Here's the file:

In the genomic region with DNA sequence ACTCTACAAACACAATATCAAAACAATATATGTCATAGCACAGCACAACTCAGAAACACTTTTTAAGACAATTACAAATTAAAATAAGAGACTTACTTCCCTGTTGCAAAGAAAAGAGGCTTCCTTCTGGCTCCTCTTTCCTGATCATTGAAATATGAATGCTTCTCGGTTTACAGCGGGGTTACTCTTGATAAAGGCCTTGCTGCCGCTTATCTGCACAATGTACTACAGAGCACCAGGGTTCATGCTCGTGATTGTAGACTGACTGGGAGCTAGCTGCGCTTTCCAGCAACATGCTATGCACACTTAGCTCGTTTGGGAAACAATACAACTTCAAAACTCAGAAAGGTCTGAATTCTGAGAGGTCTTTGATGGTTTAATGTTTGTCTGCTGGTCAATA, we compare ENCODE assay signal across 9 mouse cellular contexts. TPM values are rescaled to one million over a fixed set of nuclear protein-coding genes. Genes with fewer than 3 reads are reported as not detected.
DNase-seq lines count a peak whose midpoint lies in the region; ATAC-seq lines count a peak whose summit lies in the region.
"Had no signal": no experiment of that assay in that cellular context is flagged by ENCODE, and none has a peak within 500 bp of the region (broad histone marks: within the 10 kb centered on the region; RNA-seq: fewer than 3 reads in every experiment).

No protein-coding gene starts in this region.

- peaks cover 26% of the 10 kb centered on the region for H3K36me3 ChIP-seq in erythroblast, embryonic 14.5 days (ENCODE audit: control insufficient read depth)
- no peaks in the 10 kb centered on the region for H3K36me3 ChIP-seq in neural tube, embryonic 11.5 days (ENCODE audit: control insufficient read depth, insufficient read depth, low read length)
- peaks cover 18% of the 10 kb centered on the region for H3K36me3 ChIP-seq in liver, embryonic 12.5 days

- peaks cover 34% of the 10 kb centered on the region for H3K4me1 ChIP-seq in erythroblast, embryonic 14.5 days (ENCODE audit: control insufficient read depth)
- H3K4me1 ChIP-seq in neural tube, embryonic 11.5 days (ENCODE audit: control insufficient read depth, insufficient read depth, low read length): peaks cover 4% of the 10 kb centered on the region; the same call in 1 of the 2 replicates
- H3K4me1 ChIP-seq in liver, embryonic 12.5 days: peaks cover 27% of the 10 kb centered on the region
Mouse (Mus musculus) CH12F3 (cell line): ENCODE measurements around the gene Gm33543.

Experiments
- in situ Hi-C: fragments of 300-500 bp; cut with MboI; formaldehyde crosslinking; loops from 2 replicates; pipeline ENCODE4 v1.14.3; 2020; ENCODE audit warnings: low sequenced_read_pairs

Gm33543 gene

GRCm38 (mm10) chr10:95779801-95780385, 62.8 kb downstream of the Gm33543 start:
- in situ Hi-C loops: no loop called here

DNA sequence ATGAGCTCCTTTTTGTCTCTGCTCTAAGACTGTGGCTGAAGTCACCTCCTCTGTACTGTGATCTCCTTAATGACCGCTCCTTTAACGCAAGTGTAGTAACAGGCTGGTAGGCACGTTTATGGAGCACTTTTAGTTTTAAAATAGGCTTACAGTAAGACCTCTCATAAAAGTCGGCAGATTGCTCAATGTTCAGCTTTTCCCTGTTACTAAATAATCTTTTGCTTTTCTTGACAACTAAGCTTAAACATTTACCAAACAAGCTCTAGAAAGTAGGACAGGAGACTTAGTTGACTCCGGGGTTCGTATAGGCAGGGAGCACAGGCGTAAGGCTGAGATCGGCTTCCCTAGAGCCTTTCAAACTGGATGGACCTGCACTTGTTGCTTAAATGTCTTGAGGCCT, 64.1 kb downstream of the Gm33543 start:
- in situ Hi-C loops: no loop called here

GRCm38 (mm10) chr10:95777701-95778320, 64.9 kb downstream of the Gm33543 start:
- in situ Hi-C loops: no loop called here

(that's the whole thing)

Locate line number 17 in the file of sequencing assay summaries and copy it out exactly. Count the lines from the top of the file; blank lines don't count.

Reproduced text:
DNA sequence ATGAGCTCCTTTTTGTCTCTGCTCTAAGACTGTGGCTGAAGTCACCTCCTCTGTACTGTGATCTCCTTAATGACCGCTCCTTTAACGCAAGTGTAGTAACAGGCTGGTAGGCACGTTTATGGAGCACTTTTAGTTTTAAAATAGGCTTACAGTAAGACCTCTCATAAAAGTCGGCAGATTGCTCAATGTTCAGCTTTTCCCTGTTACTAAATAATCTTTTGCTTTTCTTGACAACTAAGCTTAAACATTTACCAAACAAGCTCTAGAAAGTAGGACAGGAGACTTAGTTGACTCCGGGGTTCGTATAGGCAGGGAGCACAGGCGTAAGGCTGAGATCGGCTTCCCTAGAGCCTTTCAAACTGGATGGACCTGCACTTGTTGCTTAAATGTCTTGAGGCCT, 64.1 kb downstream of the Gm33543 start: